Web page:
Exploring User-Contributed Metadata's Potential to Enhance Access to Literary Works: Social Tagging in Academic Library Catalogs

By DeZelar-Tiedman, Christine | Library Resources & Technical Services, October 2011 | Go to article overview

Exploring User-Contributed Metadata's Potential to Enhance Access to Literary Works: Social Tagging in Academic Library Catalogs


DeZelar-Tiedman, Christine, Library Resources & Technical Services


Academic libraries have moved toward providing social networking features, such as tagging, in their library catalogs. To explore whether user tags can enhance access to individual literary works, the author obtained a sample of individual works of English and American literature from the twentieth and twenty-first centuries from a large academic library catalog and searched them in LibraryThing. The author compared match rates, the availability of subject headings and tags across various literary forms, and the terminology used in tags versus controlled-vocabulary headings on a subset of records. In addition, she evaluated the usefulness of available LibraryThing tags for the library catalog records that lacked subject headings. Options for utilizing the subject terms available in sources outside the local catalog also are discussed.

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In recent years, many academic libraries have implemented Web 2.0 or next generation-style catalogs, often characterized by a streamlined search interface, relevancy-ranked search results, faceted browsing displays, and opportunities for more user interaction via tagging, ratings, reviews, and so on. Although interactive features are popular in large commercial sites such as Amazon and iTunes, users seem less interested in using social features in site-specific library catalogs. In an environmental scan of library, archive, and museum websites performed by a task force coordinated by the OCLC Research Libraries Group (RLG) Partnership, social media features seemed more likely to be used if the site served a niche audience or was national or multi-institutional, providing a sense of community or critical mass. (1) Michalko suggested that users do not view a library catalog as a social networking site where many people gather to share their interests and expertise. (2) Instead, they view it as a tool to help them find useful resources for their information needs. Users are more likely to want to interact with like-minded individuals on heavily aggregated sites, such as Amazon (where book reviews are heavily used and read) or Flickr (where thousands of users share and tag photographs), or on narrowly-focused, discipline-specific websites. The research project reported here sought to compare similarities and identify differences in user tags assigned in a social networking site and Library of Congress Subject Headings (LCSH) assigned in a library catalog.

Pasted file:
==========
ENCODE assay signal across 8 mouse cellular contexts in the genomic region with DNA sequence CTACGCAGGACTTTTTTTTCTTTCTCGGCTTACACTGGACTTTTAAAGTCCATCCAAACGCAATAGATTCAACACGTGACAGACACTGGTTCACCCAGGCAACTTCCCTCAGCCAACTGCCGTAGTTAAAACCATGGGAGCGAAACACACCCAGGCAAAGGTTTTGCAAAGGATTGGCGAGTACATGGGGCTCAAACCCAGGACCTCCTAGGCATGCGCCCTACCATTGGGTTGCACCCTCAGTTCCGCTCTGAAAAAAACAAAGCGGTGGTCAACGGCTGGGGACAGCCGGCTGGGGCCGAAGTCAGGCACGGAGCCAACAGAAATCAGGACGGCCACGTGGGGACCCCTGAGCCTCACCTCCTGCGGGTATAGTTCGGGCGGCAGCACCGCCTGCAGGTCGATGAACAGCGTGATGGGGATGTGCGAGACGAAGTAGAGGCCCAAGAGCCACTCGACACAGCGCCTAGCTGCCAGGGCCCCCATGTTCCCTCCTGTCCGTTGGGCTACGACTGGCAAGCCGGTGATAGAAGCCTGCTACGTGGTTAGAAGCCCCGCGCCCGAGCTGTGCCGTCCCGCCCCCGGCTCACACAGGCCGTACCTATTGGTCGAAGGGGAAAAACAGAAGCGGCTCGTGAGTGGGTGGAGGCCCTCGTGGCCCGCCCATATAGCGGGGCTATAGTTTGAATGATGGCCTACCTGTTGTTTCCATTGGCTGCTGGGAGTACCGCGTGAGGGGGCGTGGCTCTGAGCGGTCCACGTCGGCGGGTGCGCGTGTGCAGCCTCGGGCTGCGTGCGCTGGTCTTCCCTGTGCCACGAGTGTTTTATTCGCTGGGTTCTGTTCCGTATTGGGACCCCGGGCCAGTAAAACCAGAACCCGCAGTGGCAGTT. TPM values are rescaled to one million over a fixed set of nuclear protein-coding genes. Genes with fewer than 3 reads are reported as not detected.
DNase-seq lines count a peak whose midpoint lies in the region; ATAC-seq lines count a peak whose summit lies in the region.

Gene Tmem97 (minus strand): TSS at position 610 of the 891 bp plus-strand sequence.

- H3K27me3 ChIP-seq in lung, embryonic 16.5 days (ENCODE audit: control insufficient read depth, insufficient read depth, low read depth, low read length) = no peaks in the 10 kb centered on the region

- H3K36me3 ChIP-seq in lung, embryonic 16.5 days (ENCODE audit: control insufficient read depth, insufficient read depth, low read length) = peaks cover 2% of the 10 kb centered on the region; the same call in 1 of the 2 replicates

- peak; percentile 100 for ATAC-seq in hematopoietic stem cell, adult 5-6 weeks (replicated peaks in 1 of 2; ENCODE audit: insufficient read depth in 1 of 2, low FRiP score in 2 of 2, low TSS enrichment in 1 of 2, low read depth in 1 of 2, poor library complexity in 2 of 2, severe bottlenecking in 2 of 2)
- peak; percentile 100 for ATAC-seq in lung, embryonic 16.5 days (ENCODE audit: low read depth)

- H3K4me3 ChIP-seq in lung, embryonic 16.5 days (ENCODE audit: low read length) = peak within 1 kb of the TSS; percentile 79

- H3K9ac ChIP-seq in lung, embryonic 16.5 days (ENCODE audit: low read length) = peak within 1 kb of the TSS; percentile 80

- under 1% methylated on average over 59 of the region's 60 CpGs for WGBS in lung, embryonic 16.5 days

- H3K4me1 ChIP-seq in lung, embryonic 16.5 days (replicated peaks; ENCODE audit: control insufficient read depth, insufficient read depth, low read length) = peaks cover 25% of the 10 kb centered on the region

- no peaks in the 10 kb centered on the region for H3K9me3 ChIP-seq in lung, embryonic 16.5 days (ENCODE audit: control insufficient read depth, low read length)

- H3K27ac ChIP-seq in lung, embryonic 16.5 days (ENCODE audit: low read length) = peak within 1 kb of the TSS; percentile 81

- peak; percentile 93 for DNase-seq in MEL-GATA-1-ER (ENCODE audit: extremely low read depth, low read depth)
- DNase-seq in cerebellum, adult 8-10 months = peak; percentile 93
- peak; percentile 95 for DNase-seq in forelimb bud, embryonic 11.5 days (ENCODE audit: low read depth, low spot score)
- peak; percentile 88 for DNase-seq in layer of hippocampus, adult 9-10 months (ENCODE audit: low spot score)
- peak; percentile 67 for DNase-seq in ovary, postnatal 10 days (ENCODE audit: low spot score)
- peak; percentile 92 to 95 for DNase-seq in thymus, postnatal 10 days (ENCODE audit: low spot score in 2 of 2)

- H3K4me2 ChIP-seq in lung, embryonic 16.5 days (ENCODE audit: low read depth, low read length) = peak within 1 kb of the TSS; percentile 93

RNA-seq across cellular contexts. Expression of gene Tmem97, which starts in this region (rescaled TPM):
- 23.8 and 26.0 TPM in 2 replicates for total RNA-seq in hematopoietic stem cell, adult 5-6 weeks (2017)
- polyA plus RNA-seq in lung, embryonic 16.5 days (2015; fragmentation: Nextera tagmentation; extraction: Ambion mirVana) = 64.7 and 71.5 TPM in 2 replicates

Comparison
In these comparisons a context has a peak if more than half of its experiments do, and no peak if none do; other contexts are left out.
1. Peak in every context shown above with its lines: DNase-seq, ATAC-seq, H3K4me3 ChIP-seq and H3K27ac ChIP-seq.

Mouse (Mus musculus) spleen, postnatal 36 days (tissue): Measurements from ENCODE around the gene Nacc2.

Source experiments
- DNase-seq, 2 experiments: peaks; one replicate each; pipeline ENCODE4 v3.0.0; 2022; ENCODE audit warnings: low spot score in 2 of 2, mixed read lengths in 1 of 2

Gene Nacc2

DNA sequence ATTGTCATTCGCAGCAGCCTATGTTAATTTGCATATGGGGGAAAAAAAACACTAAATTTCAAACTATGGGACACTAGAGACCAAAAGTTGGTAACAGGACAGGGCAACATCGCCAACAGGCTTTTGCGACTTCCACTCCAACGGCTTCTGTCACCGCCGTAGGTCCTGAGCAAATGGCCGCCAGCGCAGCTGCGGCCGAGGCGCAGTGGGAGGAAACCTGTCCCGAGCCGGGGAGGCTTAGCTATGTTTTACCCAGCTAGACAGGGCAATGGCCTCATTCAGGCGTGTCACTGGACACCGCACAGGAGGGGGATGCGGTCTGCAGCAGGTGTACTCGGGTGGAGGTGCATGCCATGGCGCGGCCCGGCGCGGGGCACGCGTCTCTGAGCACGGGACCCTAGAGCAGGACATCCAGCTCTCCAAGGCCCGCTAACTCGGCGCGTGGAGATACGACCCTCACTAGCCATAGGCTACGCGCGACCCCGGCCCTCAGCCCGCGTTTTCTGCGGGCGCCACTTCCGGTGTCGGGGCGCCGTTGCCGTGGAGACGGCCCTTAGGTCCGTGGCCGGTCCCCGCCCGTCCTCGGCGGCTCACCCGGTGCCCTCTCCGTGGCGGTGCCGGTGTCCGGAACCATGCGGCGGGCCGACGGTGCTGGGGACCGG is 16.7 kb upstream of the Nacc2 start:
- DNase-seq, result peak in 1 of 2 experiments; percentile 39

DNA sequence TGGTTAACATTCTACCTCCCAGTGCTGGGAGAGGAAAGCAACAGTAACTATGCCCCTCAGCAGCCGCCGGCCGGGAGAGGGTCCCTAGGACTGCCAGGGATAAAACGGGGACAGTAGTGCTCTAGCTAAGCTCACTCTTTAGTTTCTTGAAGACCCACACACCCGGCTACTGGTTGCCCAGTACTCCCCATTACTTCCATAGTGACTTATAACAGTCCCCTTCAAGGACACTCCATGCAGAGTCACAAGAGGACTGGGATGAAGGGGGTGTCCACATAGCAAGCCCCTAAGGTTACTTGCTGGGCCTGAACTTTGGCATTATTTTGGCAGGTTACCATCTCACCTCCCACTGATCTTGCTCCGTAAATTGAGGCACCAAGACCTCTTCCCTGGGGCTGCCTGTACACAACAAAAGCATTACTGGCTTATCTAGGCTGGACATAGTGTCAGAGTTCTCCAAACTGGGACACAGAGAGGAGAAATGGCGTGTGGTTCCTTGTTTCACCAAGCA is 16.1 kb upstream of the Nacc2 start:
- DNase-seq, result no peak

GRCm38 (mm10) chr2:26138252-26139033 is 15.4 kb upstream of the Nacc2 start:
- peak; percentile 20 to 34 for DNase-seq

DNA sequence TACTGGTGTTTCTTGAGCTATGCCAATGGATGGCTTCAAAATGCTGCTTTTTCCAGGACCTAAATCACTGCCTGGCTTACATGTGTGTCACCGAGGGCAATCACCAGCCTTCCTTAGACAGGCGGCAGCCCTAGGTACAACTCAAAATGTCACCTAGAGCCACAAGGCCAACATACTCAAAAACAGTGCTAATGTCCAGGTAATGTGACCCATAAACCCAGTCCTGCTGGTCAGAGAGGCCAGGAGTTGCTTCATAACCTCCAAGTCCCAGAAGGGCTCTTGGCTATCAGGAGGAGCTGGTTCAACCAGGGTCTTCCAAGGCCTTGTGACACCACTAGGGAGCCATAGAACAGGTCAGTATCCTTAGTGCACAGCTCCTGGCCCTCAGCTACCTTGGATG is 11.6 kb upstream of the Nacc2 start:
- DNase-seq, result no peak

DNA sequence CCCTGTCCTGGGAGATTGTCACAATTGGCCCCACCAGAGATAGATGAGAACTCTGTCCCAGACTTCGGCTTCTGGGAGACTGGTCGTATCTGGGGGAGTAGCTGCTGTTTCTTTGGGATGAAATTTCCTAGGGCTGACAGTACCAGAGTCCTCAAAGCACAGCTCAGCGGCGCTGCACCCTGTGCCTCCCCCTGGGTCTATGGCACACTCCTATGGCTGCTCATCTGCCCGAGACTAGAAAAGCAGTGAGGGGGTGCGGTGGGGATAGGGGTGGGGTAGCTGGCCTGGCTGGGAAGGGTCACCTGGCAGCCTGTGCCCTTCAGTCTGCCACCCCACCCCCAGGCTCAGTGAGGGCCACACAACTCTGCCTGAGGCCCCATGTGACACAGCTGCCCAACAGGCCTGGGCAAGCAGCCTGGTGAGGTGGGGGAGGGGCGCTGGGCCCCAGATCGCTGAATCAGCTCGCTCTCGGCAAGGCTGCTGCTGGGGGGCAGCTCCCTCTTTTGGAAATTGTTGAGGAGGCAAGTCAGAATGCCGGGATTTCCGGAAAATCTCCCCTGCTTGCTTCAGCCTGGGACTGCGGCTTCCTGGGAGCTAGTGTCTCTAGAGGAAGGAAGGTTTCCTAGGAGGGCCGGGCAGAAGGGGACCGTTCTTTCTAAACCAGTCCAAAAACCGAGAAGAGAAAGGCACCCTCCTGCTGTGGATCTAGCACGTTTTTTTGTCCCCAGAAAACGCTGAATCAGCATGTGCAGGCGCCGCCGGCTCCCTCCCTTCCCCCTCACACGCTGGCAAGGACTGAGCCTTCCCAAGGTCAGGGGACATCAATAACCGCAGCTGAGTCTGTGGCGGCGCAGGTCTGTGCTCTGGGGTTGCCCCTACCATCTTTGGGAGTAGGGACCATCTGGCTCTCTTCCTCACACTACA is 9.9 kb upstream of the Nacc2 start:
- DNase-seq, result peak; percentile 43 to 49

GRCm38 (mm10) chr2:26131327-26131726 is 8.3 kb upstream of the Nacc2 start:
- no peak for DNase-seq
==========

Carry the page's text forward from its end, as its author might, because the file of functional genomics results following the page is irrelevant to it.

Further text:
Background

A number of studies have been published investigating end user tagging of information resources. Folksonomies are the vocabularies that result from the act of users' application of subject terms, or tags, to particular items using their own vocabulary and understanding of, or relationship to, the object. (3) In contrast, LCSH and other controlled vocabularies that traditionally appear in library catalogs are based on carefully developed principles of thesaurus construction and are applied according to established standards and rules so that, ideally, terms are assigned consistently and accurately to aid the search process. Studies of inter-indexer consistency, however, have demonstrated that this ideal is rarely met. (4) Another perceived benefit of controlled vocabularies is the disambignation of terms, so that words with multiple meanings are understood to refer to a single definition. Unlike tagging, cataloging rules and local practices tend to limit the number of subject headings to be applied to a given item. Broader or narrower headings are applied according to the number of topics covered in a work, and subject headings are typically not assigned for topics comprising less than 20 percent of the text.

Conversely, free-text keywords in the form of tags are based on whatever, and how many, terms an end user feels are appropriate and meaningful for his or her personal use. Terminology in folksonomies may vary widely based on users' personal vocabularies, cultural or geographic backgrounds, levels of expertise, or particular interest in the item. …

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